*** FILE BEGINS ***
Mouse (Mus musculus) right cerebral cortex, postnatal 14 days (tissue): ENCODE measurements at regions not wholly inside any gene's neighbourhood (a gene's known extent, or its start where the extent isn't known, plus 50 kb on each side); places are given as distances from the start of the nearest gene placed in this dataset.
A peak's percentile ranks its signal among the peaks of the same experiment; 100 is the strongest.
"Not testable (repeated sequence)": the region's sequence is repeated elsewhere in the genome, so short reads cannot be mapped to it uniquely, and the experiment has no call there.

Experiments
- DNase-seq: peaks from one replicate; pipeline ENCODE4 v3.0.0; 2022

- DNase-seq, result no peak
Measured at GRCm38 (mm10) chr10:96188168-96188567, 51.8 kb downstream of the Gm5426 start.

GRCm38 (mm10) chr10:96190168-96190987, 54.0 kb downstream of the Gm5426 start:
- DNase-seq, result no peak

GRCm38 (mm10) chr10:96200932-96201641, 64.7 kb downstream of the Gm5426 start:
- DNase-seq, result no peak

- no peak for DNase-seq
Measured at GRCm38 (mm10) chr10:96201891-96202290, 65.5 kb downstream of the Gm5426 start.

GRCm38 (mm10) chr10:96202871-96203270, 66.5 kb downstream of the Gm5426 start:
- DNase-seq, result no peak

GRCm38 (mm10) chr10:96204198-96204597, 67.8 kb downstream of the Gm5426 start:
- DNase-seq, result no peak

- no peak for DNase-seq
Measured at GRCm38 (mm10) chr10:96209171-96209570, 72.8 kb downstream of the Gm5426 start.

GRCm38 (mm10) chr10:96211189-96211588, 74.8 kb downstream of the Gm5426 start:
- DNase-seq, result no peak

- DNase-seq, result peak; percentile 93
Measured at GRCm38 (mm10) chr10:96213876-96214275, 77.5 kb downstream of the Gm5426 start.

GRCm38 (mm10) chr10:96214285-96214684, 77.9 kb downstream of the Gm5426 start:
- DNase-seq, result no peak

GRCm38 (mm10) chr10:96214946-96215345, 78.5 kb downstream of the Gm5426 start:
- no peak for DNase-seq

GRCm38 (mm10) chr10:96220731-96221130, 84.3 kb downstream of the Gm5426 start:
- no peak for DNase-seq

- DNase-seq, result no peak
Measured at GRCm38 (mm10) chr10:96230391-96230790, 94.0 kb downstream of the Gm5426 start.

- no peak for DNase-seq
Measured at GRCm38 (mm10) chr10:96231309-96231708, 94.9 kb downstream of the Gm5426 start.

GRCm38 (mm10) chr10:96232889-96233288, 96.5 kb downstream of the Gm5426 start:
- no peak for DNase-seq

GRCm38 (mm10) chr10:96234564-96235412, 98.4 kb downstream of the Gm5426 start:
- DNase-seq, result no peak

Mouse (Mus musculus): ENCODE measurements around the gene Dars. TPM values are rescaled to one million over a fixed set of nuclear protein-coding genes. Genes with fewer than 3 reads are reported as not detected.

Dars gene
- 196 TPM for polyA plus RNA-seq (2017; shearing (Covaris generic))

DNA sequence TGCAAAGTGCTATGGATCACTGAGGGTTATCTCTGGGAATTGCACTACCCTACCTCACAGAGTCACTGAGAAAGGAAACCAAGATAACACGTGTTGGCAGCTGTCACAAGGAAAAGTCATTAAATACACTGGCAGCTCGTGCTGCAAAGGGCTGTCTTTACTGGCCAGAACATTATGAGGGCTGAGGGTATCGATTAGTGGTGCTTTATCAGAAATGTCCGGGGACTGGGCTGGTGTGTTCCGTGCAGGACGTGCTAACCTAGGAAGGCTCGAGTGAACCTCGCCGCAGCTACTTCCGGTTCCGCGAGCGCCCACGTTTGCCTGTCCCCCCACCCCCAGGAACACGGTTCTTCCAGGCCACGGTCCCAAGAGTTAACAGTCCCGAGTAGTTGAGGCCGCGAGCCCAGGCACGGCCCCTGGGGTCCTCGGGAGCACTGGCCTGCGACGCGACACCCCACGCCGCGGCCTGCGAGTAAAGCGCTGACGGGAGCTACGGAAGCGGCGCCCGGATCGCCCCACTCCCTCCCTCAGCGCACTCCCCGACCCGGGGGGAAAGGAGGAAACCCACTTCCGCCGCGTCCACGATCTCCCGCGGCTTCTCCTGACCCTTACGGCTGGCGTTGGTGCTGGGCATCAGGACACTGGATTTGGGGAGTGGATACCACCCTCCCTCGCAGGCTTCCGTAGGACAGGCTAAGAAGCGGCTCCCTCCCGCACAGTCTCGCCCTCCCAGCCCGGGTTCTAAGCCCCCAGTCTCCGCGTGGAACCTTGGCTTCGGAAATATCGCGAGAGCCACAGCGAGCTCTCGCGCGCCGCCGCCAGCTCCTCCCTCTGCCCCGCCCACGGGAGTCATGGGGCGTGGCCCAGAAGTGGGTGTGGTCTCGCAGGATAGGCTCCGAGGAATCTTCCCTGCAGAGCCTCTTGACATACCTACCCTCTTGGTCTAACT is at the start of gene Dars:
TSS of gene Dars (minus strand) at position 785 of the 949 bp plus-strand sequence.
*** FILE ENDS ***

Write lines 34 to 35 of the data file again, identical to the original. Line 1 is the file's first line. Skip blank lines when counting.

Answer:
GRCm38 (mm10) chr10:96232889-96233288, 96.5 kb downstream of the Gm5426 start:
- no peak for DNase-seq